Why Collaborate?

There are two key reasons to collaborate in the field of development in higher education, and both of these come from the book Advancing Practice in Academic Development, edited by David Baume and Celia Popovic in 2016. Have a look at chapters 1 and 18 for more.

Reason 1: The need for co-operation on development within institutions

Not all problems, opportunities or possible sites for action in higher education fall tidily under the heading of teaching, learning, assessment, course design, educational development, staff/faculty development, student development, advice and guidance, personal tutoring, language development, numeracy development, learning technology, management, researcher development, research supervision development, administration, support for students with specific learning difficulties, international education, support for students from overseas, equality of opportunity, graduate careers education and advice, employability, community links, open and distance learning, learning resources, estate planning, designing and equipping teaching and learning spaces, learning analytics, organizational development, library and information services, etc..

This suggests, if it were not already obvious, the great need for the various university development functions, including but not limited to those above, to cooperate.

Frequent reorganisations, sometimes driven by the optimistic management view that the crucial thing is to get the structures right, may aid this process, if only because many of the players may already know each other from previous formations.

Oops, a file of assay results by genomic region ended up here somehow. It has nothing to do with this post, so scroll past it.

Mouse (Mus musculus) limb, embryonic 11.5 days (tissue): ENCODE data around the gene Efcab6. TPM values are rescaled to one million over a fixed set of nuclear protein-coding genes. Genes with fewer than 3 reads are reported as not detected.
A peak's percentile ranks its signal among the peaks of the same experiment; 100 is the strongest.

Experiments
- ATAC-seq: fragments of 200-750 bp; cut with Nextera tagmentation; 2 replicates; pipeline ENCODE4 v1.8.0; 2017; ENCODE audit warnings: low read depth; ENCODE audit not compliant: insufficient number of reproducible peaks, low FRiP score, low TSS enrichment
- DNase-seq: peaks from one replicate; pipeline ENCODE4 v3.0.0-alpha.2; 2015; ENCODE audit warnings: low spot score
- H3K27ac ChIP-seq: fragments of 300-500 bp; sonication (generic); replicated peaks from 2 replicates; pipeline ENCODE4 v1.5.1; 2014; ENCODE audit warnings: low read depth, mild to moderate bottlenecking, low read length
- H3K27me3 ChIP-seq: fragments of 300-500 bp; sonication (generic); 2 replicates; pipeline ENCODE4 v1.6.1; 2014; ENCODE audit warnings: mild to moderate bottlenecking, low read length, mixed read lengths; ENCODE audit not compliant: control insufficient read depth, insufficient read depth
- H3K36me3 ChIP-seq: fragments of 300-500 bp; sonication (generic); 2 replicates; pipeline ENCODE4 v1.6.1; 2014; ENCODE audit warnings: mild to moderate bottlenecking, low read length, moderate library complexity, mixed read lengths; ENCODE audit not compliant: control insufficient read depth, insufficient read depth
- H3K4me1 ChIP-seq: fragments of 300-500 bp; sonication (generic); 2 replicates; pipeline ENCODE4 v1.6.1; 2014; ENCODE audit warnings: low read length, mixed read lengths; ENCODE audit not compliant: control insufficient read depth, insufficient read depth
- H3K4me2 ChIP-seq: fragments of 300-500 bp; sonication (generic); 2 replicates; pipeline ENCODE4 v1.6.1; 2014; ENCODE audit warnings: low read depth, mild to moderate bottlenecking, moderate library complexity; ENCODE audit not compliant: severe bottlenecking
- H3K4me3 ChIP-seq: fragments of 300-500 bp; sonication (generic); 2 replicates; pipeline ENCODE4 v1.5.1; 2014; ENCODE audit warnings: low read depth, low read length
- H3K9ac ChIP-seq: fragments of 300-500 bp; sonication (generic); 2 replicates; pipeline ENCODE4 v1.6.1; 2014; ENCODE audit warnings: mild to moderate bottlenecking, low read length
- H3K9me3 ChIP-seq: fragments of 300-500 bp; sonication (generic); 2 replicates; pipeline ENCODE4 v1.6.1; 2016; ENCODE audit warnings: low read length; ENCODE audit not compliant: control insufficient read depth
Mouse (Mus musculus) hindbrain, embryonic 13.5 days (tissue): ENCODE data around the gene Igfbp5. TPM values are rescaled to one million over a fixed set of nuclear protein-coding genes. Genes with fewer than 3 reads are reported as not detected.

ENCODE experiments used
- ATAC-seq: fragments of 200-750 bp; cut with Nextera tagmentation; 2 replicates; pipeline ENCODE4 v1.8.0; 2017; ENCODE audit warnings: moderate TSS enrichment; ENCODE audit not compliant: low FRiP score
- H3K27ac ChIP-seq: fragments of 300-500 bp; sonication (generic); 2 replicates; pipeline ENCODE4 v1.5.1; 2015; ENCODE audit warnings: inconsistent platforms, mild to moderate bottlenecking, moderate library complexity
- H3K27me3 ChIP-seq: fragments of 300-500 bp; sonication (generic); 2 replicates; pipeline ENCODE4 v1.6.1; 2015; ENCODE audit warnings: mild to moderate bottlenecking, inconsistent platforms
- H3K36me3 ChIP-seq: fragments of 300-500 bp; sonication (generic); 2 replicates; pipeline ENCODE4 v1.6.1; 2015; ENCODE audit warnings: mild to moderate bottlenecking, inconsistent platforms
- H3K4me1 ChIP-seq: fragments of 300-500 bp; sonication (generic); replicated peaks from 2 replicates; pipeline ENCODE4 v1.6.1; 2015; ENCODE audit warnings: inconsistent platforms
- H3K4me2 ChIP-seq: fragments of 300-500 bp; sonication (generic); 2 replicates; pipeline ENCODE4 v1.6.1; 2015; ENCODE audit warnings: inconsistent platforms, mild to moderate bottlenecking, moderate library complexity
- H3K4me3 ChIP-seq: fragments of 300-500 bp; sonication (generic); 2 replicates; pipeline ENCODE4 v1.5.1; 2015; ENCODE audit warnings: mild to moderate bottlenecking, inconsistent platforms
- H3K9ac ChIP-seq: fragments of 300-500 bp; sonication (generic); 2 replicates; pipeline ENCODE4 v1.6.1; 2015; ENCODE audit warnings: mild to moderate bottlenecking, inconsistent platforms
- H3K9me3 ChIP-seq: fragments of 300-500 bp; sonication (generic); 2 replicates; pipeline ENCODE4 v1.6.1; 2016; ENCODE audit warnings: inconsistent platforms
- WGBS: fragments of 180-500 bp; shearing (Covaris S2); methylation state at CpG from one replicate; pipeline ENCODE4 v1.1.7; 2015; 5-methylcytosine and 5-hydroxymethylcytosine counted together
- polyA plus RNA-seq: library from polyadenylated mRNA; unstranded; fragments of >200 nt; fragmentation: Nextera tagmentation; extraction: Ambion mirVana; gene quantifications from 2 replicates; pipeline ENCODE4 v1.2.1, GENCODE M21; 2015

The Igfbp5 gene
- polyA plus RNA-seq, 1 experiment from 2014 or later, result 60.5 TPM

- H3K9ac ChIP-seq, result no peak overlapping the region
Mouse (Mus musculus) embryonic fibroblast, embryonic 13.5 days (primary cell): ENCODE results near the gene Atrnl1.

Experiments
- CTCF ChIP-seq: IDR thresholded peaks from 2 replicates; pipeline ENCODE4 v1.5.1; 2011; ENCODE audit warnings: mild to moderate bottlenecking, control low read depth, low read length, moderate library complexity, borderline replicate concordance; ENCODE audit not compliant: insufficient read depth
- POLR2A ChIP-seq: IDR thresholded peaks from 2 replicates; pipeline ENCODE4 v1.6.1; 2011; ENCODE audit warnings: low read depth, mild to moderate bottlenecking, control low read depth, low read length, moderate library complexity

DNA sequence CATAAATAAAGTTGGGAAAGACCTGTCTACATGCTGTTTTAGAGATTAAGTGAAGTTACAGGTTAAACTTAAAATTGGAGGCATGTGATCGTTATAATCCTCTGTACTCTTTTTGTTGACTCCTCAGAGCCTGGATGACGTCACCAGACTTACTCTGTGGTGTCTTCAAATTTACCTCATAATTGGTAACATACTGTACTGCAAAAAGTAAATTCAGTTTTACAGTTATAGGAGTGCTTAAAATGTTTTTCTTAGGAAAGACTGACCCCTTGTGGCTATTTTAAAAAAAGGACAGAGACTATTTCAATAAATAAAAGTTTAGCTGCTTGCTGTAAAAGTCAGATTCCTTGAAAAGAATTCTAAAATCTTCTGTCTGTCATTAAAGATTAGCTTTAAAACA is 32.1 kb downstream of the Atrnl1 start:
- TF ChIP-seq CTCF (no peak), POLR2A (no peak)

However, whatever the current and future structures of and formal links between the services, it is vital that the units and the individuals know each other well, know their capabilities and enthusiasms, and are prepared from the earliest moment to share intelligence and to devise joint courses of action. This can be difficult in a climate of competition for resources and attention within a university. But, perhaps a little below the radar, cooperation can normally be achieved.

Also, and occasionally despite appearances, it is unusual for universities to actively seek to prevent or discourage good things from happening. Developers should work on this basis, anyway.

Reason 2: Development – the territory and the map

The territory of development – what is happening in institutions – may be starting to diverge from the map, the organisations that represent these various functions.. National organisations need to stay alive to these changes, rather than solidifying around earlier forms and functions.

As an example – a large and successful national organisation, the Association for Education and Training/Teaching Technologies in the UK, failed to adapt to changing circumstances and ceased to have an independent existence, folding into SEDA in 1996. (Its legacy lives on through its journal, now published by SEDA, now called Innovations in Education and Teaching International, now in its sixth decade.)

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